If the U.S. military increases its use of alternative fuels, there will be no direct benefit to the nation's armed forces. It makes more sense for the military to direct its efforts toward using energy more efficiently.
The authors perform a technical and economic assessment and estimate the economic costs and net GHG reductions from U.S renewable electricity mandates. GHG emissions reductions from such policies could be as much as 670 million metric tons per year. Depending on technological development, economic costs are $13-$45 billion per year. Lower costs depend on favorable technological progress.
A proposed 15-cents-a-gallon gas tax is worth a second look. Among various painful options put forward in the Deficit Reduction Commission's draft report, this tax hike may be well justified, writes Martin Wachs.
To break the impasse over how to deal with spent nuclear fuel from commercial nuclear power plants, policymakers should focus on how various waste management strategies address societal priorities related to nuclear energy.
To break the impasse over how to deal with spent nuclear fuel from commercial nuclear power plants policymakers should focus on how various waste management strategies address societal priorities related to nuclear energy.
Features discuss energy strategies for Israel, the economic recession, and Iran's leadership; other items discuss the KC-10 fleet, air pollution and hospital costs, no-fault insurance, silica litigation, poverty reduction, and political polarization.
In this podcast, Ambassador Charles Ries describes how Europe and Australia have used innovative policies to provide information on energy consumption by buildings to promote energy efficiency and discuss lessons the U.S. can learn from these efforts. Ries also discusses the effects of these policies on jobs in the building industry.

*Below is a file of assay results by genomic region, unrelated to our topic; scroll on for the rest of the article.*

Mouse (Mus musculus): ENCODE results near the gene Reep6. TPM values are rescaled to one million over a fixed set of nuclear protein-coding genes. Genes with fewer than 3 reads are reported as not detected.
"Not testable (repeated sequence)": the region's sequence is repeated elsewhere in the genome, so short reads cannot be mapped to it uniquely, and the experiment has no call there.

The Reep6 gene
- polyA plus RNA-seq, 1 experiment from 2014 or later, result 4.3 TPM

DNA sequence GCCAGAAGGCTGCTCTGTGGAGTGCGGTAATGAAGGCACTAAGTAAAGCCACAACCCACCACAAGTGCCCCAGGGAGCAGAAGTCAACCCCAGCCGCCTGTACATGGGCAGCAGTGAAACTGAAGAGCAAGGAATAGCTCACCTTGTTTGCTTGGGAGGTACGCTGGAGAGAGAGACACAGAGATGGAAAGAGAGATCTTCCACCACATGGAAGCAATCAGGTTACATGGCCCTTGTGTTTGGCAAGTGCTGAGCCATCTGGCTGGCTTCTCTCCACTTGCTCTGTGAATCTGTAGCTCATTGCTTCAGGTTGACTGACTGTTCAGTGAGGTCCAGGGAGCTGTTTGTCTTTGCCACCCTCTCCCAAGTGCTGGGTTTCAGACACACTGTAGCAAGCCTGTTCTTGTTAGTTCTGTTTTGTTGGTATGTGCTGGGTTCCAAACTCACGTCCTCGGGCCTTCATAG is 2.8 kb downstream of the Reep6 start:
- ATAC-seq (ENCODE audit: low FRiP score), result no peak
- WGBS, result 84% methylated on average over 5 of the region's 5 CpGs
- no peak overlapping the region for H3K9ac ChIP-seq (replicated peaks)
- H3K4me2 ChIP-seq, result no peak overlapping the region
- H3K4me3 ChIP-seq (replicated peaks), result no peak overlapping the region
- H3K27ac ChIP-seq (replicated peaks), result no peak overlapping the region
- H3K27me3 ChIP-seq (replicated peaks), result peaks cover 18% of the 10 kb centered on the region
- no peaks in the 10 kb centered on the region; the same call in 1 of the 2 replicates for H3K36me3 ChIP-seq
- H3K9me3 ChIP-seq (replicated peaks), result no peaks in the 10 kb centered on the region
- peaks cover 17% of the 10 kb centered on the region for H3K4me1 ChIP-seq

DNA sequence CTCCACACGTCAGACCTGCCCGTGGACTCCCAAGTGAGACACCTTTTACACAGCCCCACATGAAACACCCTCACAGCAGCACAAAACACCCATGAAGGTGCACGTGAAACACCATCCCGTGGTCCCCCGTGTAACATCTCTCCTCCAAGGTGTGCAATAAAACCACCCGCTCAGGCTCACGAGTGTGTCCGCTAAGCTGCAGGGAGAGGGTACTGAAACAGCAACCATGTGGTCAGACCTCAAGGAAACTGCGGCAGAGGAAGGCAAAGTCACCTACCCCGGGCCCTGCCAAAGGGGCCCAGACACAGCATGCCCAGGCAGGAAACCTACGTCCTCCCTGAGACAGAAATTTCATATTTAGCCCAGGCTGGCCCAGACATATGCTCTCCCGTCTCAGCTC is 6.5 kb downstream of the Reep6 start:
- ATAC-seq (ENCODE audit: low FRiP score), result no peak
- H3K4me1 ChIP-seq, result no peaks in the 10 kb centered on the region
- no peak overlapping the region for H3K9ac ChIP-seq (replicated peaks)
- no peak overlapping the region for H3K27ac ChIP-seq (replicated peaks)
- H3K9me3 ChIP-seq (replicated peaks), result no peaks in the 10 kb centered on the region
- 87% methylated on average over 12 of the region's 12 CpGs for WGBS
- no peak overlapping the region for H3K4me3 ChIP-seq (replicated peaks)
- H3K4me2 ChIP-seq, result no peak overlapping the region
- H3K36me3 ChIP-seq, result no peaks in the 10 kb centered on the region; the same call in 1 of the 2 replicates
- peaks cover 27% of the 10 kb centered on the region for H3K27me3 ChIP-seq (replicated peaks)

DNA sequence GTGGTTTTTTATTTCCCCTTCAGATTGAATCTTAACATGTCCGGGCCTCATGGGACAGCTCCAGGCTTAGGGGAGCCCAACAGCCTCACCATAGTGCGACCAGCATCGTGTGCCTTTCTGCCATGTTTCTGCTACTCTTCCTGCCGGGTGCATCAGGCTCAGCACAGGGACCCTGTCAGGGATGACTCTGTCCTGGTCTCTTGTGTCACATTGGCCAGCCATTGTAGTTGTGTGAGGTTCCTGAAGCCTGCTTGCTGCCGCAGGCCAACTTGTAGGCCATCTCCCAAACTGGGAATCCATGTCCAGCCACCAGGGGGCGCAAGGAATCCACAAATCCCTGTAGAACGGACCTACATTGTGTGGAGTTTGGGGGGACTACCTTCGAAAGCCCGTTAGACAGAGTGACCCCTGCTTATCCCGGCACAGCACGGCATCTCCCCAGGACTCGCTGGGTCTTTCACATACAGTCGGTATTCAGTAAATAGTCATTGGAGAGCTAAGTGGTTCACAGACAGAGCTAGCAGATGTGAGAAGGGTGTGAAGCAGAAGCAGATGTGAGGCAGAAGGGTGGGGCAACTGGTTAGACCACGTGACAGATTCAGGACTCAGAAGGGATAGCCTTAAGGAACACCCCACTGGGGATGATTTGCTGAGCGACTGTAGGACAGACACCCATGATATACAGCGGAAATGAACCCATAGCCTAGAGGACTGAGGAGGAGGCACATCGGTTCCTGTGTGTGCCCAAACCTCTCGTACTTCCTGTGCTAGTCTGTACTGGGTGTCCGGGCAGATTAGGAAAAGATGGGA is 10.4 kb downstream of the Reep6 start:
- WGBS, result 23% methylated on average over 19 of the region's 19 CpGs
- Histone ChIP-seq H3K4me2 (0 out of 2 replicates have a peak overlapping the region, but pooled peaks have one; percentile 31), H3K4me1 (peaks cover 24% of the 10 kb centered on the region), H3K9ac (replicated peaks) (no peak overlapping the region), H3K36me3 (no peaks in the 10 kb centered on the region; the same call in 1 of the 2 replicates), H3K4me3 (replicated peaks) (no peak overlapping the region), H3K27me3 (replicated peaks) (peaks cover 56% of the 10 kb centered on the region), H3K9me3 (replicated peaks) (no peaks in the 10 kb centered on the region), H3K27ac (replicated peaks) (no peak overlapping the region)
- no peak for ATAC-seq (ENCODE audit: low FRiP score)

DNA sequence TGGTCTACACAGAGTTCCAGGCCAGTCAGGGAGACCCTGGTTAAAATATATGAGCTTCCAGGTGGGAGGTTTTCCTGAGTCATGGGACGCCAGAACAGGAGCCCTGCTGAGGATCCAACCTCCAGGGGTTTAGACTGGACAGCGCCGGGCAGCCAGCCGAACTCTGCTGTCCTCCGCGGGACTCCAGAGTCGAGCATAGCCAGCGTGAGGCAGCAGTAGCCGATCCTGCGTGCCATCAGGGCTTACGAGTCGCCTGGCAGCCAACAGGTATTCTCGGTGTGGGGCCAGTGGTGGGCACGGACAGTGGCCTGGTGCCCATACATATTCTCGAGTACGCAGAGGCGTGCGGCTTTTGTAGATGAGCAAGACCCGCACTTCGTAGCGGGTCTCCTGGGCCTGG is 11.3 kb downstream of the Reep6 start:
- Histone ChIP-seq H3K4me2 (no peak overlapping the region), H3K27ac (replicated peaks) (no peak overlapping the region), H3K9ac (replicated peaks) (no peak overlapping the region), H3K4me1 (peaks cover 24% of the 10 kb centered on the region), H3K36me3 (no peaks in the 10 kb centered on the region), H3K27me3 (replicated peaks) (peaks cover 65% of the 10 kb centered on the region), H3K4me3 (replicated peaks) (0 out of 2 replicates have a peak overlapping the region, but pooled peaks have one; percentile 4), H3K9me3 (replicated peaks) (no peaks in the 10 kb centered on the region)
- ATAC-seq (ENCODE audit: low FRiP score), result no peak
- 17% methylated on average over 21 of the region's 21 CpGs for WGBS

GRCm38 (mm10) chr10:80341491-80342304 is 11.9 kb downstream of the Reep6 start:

This report is intended to complement extensive documentation contained in the model itself. CUBE 1.0, available for download on the NETL website, determines the life cycle GHG emissions of biomass feedstocks from planting the biomass to delivery to the bioenergy plant gate ("farm-to-gate").
The authors explore the limits of current knowledge about grid electricity in LCA and carbon footprinting for the U.S. electrical grid, and show that differences in standards, protocols, and reporting organizations can lead to important differences in estimates of CO2, SO2, and NOx emissions factors.
Israel must control future electricity demand. It can build a secure energy infrastructure in which natural gas provides up to 40 percent of electric power generation but only by taking measures to limit supply disruptions.
Israel can make natural gas usage a bigger part of its energy portfolio without jeopardizing its security, but even more importantly, the nation needs to make conservation measures a priority in its future energy plans.
Israel must employ strategic alternatives to make the best use of domestic and imported natural gas. This report explores natural gas-utilization and supply-infrastructure strategies in the face of uncertainty.
U.S. international energy-assistance programs, a potentially important tool for reducing global greenhouse gas emissions and increasing energy security, are reviewed and compared with German programs; recommendations are made for further study.
In this Congressional Briefing held on May 11, 2009, Keith Crane, director of the RAND Environment, Energy, and Economic Development Program, leads a discussion on the links between oil imports and U.S. national security.
While on a net basis the United States imports nearly 60 percent of the oil it consumes, this reliance on imported oil is not by itself a major national security threat. The study finds that the economic costs of a major disruption in global oil supplies—including higher prices for American consumers—pose the greatest risk to the United States.